1. Scheduling becomes personal
High school counselors are often responsible for creating student schedules, and students typically have little to no input. In college, however, students are given the liberty to select their own schedules with or without the help of an academic advisor.
2. College is career oriented
Students who attend high school do so with a state high school certificate in mind, while students who continue on to college will choose a specific major that will eventually determine their career.
3. Participation matters in the classroom
College professors often expect a high level of participation in their lectures, and some even take participation grades. As a result, college academic settings are some of the best places to develop and discuss your educated opinion.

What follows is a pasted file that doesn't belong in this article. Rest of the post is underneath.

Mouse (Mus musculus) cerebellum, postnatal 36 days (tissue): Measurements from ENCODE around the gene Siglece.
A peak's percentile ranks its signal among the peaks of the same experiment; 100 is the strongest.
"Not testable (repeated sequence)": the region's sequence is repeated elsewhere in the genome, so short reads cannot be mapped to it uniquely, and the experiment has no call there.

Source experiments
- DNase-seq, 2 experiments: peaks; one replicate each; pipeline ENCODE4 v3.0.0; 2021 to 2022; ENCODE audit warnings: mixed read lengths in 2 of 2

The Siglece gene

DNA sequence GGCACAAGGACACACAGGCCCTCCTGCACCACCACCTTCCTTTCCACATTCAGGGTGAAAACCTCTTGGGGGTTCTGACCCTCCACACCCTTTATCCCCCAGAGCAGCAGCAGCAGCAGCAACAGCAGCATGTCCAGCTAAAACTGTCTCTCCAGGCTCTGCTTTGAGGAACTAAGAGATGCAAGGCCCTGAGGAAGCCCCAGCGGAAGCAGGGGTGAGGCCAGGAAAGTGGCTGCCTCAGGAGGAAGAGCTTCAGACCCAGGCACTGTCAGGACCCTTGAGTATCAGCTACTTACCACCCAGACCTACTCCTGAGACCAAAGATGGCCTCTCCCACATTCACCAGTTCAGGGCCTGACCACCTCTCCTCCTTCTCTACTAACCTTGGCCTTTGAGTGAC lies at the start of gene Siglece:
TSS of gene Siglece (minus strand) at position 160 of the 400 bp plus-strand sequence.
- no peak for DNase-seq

4. Class time decreases but study time increases
High school students spend approximately 40 hours a week in the classroom, while a typical college student spends less than half of that. Because college classes meet for only a few hours a week, you will have the responsibility of putting in extra study time outside of class.
5. Each professor runs their classroom differently
Standardized tests often dictate the material that is taught in high school classrooms, while college professors have the opportunity to teach according to their own personal styles. Students who have specific learning styles can choose the professor that will teach in a way they resonate with.